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Friday, August 28, 2015


(The Playhouse Dance Residency feature in this award-winning piece. Pic by Val Adamson)

As a troupe they were a cohesive entity and complemented each other perfectly in this impressive production. (Review by Keith Millar)

The dance component of this year’s South African Woman’s Art Festival at the Playhouse in Durban was provided by the Playhouse Dance Residency. They presented a one-off performance of If the World Was Listening ..., the production which won them a coveted Standard Bank Ovation Award at the National Arts Festival in Grahamstown earlier this year.

This contemporary dance production is choreographed by Sandile Mkhize in collaboration with the cast and is based on their own stories which they shared during the creative process. The result is a deeply personal, moody work which is danced with emotion, intensity and total immersion by the cast.

There are shades of violence, adversity, domination aggression, confrontation, discovery and seduction woven throughout this very physical piece. It is a powerful, tantalising and thought-provoking work .It invites you to ponder that if the world was listening – what would you say?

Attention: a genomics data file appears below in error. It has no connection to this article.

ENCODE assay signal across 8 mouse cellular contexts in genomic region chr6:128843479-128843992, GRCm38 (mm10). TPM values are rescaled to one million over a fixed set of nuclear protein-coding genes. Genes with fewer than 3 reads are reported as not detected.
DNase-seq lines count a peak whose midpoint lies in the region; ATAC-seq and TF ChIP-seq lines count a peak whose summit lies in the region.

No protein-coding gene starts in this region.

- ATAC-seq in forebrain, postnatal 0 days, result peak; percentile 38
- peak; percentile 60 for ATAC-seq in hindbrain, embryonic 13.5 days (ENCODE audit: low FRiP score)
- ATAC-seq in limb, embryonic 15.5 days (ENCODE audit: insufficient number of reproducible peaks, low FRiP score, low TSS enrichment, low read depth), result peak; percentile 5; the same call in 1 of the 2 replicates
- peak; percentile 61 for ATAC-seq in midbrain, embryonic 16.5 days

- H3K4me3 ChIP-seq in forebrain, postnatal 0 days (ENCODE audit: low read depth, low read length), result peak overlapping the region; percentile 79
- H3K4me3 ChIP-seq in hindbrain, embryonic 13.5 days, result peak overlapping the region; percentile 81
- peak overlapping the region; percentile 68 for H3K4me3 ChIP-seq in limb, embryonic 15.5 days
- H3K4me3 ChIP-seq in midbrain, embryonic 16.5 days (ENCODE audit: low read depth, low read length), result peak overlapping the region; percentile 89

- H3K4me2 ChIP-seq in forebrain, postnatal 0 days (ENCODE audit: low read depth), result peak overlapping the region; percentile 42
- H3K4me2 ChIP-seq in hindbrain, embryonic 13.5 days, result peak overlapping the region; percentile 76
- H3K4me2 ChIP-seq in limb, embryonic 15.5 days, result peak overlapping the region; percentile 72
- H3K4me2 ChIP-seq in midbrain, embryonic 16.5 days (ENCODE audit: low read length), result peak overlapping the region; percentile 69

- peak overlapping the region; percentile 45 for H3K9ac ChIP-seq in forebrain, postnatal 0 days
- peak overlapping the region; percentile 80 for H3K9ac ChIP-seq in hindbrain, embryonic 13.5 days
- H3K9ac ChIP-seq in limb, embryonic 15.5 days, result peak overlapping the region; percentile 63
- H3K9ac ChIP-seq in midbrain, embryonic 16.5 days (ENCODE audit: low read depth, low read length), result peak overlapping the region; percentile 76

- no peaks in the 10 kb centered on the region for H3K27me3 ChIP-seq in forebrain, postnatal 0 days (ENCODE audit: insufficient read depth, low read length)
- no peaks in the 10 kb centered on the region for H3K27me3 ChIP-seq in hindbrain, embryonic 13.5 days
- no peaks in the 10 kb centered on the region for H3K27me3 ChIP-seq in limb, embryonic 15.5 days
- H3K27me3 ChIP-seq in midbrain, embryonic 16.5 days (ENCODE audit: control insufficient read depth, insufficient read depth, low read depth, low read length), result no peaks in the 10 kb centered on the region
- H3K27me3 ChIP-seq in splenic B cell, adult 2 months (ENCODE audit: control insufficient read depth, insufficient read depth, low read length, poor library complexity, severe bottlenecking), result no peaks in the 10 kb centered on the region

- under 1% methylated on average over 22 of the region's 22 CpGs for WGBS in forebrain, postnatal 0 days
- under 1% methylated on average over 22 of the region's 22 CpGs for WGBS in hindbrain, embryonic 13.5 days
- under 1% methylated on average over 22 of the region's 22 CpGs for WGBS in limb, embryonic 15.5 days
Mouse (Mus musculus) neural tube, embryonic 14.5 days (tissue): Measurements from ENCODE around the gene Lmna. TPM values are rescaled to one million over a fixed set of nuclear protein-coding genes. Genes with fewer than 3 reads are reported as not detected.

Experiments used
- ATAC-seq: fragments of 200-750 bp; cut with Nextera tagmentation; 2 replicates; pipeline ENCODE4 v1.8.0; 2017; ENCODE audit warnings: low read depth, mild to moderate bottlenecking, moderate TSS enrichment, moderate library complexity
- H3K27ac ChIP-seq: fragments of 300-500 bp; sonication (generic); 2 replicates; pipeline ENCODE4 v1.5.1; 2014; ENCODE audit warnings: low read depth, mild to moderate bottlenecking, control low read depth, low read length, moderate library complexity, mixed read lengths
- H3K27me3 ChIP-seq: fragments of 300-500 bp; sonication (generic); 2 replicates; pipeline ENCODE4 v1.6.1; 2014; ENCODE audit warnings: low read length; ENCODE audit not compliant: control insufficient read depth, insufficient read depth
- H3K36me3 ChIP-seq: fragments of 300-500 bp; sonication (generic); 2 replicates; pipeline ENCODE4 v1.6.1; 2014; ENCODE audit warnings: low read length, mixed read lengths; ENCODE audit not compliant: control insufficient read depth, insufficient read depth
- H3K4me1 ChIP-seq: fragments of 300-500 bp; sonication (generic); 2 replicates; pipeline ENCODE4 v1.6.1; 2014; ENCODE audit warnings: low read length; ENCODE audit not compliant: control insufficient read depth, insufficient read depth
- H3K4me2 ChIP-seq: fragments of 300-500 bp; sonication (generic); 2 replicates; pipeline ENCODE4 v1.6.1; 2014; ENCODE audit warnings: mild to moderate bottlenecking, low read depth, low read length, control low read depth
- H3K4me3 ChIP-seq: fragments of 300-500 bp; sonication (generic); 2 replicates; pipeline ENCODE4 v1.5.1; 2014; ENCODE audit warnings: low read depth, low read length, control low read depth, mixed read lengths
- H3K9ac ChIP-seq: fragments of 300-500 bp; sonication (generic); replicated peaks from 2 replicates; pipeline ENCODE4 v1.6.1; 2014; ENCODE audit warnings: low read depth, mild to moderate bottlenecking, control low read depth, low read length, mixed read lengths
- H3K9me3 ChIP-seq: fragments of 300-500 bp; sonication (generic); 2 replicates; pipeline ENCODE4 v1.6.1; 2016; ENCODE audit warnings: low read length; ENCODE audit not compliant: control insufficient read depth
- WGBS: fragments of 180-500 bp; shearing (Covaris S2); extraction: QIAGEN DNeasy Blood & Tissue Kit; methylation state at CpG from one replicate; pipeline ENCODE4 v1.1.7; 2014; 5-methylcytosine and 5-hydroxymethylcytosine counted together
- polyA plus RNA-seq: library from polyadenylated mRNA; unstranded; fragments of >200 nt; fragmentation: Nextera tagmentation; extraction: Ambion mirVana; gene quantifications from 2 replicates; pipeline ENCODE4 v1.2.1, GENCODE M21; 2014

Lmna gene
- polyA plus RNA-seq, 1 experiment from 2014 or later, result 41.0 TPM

If The World Was Listening ... features the substantial dance talents of Sandile Mkhize, Nkanyiso Kunene, Leagan Peffer, Julia Hosmer, Lorin Sookool and Monde Morafana.

The standard of their performance was of an enjoyably high level. They were beautifully graceful and agile and performed with energy, style and enthusiasm. As a troupe they were a cohesive entity and complemented each other perfectly.

Costume design was by Julia Hosmer. Her creation of a tutu made from newspapers in the opening episode of the production was particularly thought-provoking. I am sure there were many interpretations in the audience as to the symbolism of this.

The soundtrack for this production is outstanding. It offers an impressive and eccentric choice of music and sounds which is an integral part of the dance. Unfortunately, the programme offers no mention of who is responsible for this masterpiece.

The meaning, or symbolism, of every episode in this dance work is not entirely clear. Possibly that is not a bad thing as each person can then formulate their own ideas and come to their own understanding of what is an impressive production. – Keith Millar